While the subjects described in the essays here cover the eighteenth century to the present, visual culture in China is far from a mere three-hundred-years young. For at least two millennia, Chinese emperors used sumptuous court ritual and elaborate visual displays to establish their authority. In China, as elsewhere, political rulers and social elites sought to control symbols, and with them, culture. Moreover, China was historically on the cutting edge in developing printed media, with woodblock printing spreading both texts and images on a large scale from at least the Song dynasty (960-1279), if not earlier. Still, this primarily text-based media reached mainly an elite literate minority. Often far more influential were cultural displays that could reach literate and illiterate populations alike, such as the massive commissioned statues, temples, and palaces that contributed to a visually opulent elite culture in imperial capitals like Chang’an, Kaifeng, Hangzhou, and Beijing.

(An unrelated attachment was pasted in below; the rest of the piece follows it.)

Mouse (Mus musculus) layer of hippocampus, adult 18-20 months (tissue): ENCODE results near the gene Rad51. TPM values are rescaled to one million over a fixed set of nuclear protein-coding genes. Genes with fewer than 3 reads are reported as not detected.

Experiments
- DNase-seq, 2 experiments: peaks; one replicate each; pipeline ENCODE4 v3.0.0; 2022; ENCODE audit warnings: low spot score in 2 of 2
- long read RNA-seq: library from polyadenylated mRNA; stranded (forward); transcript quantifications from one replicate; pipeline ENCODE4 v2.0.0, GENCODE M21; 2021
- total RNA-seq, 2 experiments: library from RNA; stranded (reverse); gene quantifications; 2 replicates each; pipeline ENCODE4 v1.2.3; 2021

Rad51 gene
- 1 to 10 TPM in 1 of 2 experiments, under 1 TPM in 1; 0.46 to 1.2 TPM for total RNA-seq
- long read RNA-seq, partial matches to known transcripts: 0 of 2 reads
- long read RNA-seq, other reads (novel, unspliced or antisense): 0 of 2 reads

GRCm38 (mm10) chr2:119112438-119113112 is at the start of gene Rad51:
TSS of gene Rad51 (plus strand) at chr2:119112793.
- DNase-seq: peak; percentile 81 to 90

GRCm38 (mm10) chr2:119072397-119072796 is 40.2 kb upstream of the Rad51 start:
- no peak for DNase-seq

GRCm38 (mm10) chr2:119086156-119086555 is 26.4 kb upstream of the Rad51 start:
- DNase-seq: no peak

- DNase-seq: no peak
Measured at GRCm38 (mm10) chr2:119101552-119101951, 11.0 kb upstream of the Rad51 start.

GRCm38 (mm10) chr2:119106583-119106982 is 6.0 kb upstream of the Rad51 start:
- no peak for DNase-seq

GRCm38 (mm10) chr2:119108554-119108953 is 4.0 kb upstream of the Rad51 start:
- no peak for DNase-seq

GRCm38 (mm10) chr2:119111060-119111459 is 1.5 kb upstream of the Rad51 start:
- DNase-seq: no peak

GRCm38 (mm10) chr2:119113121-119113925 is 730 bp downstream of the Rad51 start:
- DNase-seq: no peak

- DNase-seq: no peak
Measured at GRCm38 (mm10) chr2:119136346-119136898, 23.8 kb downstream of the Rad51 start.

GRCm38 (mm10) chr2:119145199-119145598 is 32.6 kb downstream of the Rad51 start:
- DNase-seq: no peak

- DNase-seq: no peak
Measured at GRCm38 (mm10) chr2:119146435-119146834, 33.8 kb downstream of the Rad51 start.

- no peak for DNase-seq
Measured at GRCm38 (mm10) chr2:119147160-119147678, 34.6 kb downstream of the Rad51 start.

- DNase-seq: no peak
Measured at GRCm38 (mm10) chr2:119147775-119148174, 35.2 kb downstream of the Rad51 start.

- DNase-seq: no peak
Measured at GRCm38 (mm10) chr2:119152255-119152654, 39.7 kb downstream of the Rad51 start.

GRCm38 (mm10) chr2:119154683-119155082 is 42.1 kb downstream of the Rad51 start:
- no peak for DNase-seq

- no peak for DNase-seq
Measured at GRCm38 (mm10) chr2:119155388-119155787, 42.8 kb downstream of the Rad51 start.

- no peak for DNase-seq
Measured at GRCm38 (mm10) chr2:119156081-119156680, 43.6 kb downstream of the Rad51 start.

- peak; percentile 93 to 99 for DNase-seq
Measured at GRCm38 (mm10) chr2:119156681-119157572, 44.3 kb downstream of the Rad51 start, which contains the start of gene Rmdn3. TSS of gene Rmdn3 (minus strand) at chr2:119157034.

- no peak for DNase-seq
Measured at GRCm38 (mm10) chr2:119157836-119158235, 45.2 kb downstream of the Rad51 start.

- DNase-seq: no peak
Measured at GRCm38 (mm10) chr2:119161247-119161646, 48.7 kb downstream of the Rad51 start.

But the imperial state was not the only, perhaps not even the primary, image-maker in Chinese history. Since the third century, Buddhism has furnished a vibrant pantheon studded with gods and demons whose riveting tales of spiritual and moral efficacy were believed to redound upon all who spread them. Visual media such as stone carvings and paintings were a favored means for celebrating and conveying these teachings. By far the most magnificent repository of such images are the Mogao Caves of Dunhuang on the famed silk road, a complex of 492 caves replete with stone statues, the walls and ceilings covered in elaborate murals documenting over seven centuries of Buddhist worship, the earliest of which date back to 366 CE. These caves constitute arguably the single greatest treasury of visual culture in Chinese history. (For links to images see the book website). Over those same centuries imperial governments and elites attempted to ride the wave of religious spectacle as well, sponsoring the creation of towering stone Buddhas in grottos throughout China (Shaanxi, Sichuan, Henan) that were open to public worship and pilgrimage. And, while less permanent, religious festivals and ceremonial activities contributed to a rich spectrum of visual imagery through which ordinary people pictured both this world and worlds beyond.